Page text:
Zocalo: Spoiler-free Discussion of “Chrysalis”

Your co-host Chip here with a confession: I have no memory of what it was like to watch this episode without knowing what was coming. So I really envy those of you who have never seen Babylon 5 before and are coming into “Chrysalis” cold, and would love to know what you thought of it. Ditto our veterans: what did you think of “Chrysalis” on its own merits, without any spoilers for future episodes? (I’m being a little over the top on spoiler-copping this one, because, yeah, there are some big things coming that spin off of this episode that people are blissfully unaware of!)

8 thoughts on “Zocalo: Spoiler-free Discussion of “Chrysalis””

  1. A fine episode, I remember when I first saw it I was in desperate need of Season 2 to begin and start to answer all the questions left hanging.

  2. 5 wonderful but non-spoilery things about Chrysalis, pretty much off the top of my head:

    1) The elegance with which it ends the season on a sequel to Midnight on the Firing Line in not one, but two, of its main plots – and it’s a better episode than MotFL, itself one of the best episodes of the season.

    2) That, finally, I really can believe in the Sinclair-Sakai relationship. It’s because everyone around them does. Also, the writing cleverly puts the proposal near the beginning of the episode, up-ending the standard expectation that the season should build up to that at the very end.

    3) Peter Jurasik and Ed Wasser. “But you killed 10,000 Narns.” “10, 000, 100,000 – what’s the difference? They’re *Narns*, ambassador, your sworn enemy.” One of the really great exchanges in the whole show, as acted and as written.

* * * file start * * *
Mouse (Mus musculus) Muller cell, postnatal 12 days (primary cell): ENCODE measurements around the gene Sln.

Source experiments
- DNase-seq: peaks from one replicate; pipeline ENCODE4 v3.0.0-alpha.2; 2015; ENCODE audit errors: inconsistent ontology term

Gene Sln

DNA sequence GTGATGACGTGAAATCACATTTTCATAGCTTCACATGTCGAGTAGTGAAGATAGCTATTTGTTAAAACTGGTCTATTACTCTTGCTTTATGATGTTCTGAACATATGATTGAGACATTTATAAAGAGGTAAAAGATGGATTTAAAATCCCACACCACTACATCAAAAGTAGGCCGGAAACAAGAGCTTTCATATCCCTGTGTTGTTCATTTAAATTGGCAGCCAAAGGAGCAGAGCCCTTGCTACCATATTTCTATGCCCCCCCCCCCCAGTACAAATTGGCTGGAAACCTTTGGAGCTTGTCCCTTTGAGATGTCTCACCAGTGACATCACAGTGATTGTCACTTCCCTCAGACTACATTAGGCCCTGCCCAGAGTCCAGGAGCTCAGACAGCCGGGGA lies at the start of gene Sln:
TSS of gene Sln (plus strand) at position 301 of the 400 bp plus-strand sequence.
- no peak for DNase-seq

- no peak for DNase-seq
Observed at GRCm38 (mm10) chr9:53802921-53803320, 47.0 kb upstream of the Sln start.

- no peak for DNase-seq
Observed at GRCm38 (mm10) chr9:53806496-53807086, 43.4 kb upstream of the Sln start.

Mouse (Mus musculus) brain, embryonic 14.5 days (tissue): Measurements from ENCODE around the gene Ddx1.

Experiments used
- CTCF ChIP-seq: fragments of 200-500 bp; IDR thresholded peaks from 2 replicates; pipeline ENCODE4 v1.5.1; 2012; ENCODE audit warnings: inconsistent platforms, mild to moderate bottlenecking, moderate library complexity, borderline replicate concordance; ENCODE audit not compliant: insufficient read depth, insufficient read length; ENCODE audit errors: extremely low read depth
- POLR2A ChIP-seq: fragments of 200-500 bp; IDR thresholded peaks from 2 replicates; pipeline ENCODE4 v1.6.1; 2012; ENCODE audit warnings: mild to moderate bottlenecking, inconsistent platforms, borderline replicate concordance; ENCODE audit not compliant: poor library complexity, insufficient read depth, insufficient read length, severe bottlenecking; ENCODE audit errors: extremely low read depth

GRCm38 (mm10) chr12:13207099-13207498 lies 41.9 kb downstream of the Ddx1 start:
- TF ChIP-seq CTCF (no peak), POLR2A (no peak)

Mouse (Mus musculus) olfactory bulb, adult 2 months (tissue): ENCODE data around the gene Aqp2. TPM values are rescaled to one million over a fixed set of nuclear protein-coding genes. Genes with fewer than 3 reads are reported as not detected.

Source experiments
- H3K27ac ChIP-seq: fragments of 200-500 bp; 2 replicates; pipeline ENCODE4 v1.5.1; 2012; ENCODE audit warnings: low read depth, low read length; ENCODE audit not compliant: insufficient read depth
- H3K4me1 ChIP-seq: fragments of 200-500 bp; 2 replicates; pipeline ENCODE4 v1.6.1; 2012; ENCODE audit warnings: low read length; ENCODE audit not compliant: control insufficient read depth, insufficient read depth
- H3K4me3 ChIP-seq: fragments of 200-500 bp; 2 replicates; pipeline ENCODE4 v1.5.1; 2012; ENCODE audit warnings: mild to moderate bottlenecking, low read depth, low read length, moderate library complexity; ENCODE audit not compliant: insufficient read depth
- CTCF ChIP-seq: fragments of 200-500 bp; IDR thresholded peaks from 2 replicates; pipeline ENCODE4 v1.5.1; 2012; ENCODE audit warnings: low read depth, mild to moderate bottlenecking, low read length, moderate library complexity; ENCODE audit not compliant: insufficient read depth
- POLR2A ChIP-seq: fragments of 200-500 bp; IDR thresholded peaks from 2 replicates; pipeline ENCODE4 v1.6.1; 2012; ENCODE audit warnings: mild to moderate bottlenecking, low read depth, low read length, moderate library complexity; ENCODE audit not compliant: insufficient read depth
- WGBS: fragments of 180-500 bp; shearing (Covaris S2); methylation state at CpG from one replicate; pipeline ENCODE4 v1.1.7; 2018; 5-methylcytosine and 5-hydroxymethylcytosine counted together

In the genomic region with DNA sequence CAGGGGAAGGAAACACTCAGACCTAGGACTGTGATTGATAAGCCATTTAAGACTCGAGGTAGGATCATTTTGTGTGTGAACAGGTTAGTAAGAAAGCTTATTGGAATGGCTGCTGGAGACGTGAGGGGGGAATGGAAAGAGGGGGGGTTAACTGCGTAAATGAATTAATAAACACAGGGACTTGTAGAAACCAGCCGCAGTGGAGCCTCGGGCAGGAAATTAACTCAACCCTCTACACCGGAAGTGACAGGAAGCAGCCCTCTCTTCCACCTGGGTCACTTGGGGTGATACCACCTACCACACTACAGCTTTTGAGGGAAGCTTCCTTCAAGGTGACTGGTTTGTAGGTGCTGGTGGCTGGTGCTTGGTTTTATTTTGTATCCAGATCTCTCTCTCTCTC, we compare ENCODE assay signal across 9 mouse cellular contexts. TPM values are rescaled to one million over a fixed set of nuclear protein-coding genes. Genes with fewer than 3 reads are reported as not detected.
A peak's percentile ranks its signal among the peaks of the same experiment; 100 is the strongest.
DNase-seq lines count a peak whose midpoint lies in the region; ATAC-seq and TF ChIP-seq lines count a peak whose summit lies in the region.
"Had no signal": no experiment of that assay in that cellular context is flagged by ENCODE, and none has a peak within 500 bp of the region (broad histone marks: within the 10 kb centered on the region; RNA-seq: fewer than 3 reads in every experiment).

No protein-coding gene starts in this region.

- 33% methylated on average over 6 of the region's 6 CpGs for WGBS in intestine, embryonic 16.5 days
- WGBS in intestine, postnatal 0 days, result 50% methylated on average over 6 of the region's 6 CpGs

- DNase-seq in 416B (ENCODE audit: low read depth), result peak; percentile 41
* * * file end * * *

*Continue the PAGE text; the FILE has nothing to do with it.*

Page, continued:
4) The obvious one. It doesn’t end on a triumph for our heroes, and it doesn’t end on a cliffhanger in which the viewer is prompted to ask how out heroes can possibly succeed in the opener to the next season. It ends with our heroes having *failed*, and the question is: so what happens after that?

    5) “Nothing’s the same any more.” There’s a lot to criticize about Michael O’Hare’s performances over the course of the first season. But in the most important line that he has to deliver, he’s perfect.

    1. Absolutely agreed on every point. One (of the many) thing B5 did really well was Season Finales. Absolutely always kept me coming back for the next season without having to resort to cliffhangers. Or at least cliffhangers in the traditional sense.

  3. Quick follow-up on the Sinclair-Sakai relationship – also, for all the clunky writing and weak performances in The Parliament of Dreams, I really do like the fact that overall, from The Gathering on, Sinclair is depicted as a mature adult in his romantic relationships.

    It’s only when one thinks about how standard the “love interest of the week” is for the lead in television shows that one appreciates just how wonderfully *normal* Sinclair is.

  4. First impression…wow! I’ve seen the whole show, but I’m pretty sure this was one of the MANY season 1 episodes I missed. (I started in on season 2 and only caught a handful of earlier episodes in rerun). There’s so much going on and so many hints of what’s to come.
    On a humorous note, I thought Sinclair was building up to a pretty sweet proposal in the beginning and then it just falls flat. It’s believable, but I would’ve been a little irritated if I was Catherine 😉

  5. Does anyone else think Catherine’s request that Susan be her maid of honor is more than a little backhanded? “I don’t know anyone else here” with an unspoken, “So I guess you’ll do.” Sheesh. And, what, no one from Earth, or wherever Catherine might know someone, could travel to B5?

    Eh. Minor quibble for an otherwise really strong episode, especially, as noted above, in the Londo-Morden department.

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